I just crossed the border to Cambodia for a Visa run at the new Chong Sa Ngam border Post in Sisaket Province.
I haven't seen any trip report posted for this and have one if anyone is interested.
New Border Crossing to Cambodia from Sisaket Province.
Chong Sa ngam checkpoint, Phu Sing district, Sisaket Province.
This is a new crossing and at this stage (Aug 04) is not a viable crossing because of the road. It is not on the map. The road is good except for the last 17 km which is what puts it out of the question except for the brave. It winds through a forest and is unformed, dusty in the dry and a bog hole in the wet. There are also outcrops of shale which preclude grading and make for a rocky and sharp surface with some deep holes. It took us one hour to cover the 17 km. (In the Hi Lux because there were 3 of us)The Border Post is very primitive and consists of transportable huts on either side of no-mans land. There is some official discussion about where the border actually is, and work has been stopped on a new Casino. The officials on both sides were very helpful and friendly. I was there on Buddhist lent day and they were all on duty. They told me it was 30 km to Anlong Veng on an even worse road, and 3 hours to Siem Reap which I doubt. A fellow with good English who is trying to set up a travel agency to take people to Siem Reap said Chong Sa Ngam was the closest point in Thailand to Siem Reap and that all traffic from Chong Chom to Siem Reap had to go through Anlong Veng.Again I doubt this because the map shows a road direct South from Chong Chom.
To get there: Travel along Highway 24 and turn South on to 2201 just West of KhuKhan. Follow this for 24 km to Ban Phrai Patthana. Just South of B P P the seal ends and a new wide road to the border is under construction. Should be finished by April 2005. I won’t be going there again until that happens. The present road to the border is cleverly concealed behind a Police-Army checkpoint just off the road to the East about 1km before the end of the seal.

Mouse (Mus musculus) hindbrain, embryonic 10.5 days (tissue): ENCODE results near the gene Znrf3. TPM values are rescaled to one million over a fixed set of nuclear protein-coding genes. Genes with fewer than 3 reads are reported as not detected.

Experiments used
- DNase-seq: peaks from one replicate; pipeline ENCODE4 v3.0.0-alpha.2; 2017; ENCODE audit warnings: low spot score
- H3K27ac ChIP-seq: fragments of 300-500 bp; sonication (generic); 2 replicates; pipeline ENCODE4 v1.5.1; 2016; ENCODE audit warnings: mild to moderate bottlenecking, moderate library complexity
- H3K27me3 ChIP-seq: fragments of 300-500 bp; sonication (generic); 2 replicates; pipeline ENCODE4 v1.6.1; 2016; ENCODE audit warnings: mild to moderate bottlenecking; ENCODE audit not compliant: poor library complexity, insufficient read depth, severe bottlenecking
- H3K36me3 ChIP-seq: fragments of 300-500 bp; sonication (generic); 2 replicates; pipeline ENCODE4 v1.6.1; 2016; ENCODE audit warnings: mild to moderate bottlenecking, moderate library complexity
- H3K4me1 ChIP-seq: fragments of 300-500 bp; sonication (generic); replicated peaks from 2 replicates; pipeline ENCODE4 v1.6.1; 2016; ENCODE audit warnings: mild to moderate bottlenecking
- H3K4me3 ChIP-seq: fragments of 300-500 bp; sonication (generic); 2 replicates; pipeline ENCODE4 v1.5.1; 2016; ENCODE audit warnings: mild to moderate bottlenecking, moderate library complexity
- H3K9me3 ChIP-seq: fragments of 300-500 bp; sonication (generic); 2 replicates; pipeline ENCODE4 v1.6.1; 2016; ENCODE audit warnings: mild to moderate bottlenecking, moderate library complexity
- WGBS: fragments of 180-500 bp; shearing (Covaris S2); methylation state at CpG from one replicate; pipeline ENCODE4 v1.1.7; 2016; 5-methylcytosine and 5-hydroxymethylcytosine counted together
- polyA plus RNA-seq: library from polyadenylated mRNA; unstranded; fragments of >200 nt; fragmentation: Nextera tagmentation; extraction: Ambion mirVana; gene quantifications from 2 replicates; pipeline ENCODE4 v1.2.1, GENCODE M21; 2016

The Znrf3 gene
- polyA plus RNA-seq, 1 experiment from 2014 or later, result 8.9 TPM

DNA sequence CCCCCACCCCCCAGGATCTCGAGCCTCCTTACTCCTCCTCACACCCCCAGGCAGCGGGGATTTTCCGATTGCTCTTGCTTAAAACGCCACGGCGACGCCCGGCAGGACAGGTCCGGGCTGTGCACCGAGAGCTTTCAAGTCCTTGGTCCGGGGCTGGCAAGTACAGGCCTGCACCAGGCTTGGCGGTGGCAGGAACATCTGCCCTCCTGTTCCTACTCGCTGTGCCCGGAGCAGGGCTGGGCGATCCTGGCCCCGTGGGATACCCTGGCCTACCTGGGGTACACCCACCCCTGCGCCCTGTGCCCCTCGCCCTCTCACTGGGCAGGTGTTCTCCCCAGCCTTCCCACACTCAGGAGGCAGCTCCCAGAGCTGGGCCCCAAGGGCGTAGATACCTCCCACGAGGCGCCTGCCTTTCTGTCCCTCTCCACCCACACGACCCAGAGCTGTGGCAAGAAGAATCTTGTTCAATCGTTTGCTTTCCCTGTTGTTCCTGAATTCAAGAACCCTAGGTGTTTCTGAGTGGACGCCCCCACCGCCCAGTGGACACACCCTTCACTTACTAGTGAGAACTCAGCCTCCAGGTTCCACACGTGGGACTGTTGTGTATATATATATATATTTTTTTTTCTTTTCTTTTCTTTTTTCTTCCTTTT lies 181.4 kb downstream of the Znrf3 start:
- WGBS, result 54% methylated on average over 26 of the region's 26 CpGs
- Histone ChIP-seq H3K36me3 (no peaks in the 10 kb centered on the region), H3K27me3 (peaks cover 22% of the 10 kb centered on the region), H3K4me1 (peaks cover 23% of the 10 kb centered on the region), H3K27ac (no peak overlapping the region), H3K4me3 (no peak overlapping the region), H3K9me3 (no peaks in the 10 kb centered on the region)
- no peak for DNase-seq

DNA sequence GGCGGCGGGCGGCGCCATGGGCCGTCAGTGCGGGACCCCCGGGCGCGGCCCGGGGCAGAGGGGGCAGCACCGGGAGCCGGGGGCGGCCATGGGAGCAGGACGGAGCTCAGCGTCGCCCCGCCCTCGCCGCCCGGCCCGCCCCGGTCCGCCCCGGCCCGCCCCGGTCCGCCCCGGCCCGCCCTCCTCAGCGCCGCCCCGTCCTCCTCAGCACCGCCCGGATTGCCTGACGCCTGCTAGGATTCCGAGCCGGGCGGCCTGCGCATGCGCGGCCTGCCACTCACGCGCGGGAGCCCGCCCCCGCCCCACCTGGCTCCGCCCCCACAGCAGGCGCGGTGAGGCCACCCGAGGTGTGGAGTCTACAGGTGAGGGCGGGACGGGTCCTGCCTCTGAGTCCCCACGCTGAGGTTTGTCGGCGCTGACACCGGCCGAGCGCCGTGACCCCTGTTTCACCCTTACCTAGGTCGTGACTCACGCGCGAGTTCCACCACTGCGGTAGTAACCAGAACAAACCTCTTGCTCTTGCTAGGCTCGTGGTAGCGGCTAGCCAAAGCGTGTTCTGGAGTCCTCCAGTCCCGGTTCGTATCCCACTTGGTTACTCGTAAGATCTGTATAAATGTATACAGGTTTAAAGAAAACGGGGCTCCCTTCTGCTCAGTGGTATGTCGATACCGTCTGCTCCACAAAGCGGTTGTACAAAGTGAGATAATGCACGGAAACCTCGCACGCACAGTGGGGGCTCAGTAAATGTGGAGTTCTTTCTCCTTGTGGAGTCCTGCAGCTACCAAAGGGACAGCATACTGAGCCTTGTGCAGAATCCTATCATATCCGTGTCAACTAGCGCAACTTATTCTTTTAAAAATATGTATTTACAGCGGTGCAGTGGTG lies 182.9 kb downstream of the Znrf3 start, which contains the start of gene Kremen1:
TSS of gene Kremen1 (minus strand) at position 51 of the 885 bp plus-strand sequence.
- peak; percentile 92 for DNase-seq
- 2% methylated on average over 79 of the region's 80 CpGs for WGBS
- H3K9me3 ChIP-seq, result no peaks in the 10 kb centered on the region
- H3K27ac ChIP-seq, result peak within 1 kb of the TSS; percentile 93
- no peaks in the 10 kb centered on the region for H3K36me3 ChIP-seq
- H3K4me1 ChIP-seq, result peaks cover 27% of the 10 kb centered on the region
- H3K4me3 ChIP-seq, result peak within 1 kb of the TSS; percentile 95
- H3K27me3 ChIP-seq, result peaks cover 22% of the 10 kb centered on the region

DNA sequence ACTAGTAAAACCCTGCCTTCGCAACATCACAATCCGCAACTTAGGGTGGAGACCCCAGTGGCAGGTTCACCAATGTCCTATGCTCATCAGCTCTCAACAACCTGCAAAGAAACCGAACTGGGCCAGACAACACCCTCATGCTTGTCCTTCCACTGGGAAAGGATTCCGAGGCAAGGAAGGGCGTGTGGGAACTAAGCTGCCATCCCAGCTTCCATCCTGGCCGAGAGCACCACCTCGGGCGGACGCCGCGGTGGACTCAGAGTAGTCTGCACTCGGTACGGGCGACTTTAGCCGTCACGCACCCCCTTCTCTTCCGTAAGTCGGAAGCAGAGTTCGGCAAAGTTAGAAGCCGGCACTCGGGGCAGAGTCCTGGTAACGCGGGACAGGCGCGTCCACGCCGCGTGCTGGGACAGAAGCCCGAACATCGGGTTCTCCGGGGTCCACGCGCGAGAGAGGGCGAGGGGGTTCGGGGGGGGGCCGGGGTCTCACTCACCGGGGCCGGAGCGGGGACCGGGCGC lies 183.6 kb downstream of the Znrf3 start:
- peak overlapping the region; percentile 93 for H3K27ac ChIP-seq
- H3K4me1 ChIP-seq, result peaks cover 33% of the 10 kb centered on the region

Been thru the Kap Cheong border crossing earlier this year, it is easy for bikes. The new one sounds like it is where Pol Pot had his last house on the border and where his grave is, rode up to the border there from the Cambodian side, a very rough rocky zig zag up the escarpment, they still had T72 tanks wrecked on the side of the hill 2 years ago.Then it was closed,and the Thais were agressive, sounds like it has changed, Anyone want to go check it out?
quote: Originally posted by BobS
Strange that they are putting in another border crossing there, when they have one about 60 KM west of there at Kap Choeng.
This excerpt from a Phnom Penh sourced article in the Bangkok Post in July 04 is of interest.
”Cambodia is turning the grave site of infamous Khmer Rouge leader Pol Pot into a tourist resort by building a hotel, casino and duty free shop at the historical spot, an official said yesterday. Work has started on the complex about 500 metres from the grave, said the Deputy Governor.”
There was also some discussion as to the ethics of this type of exploitive tourism.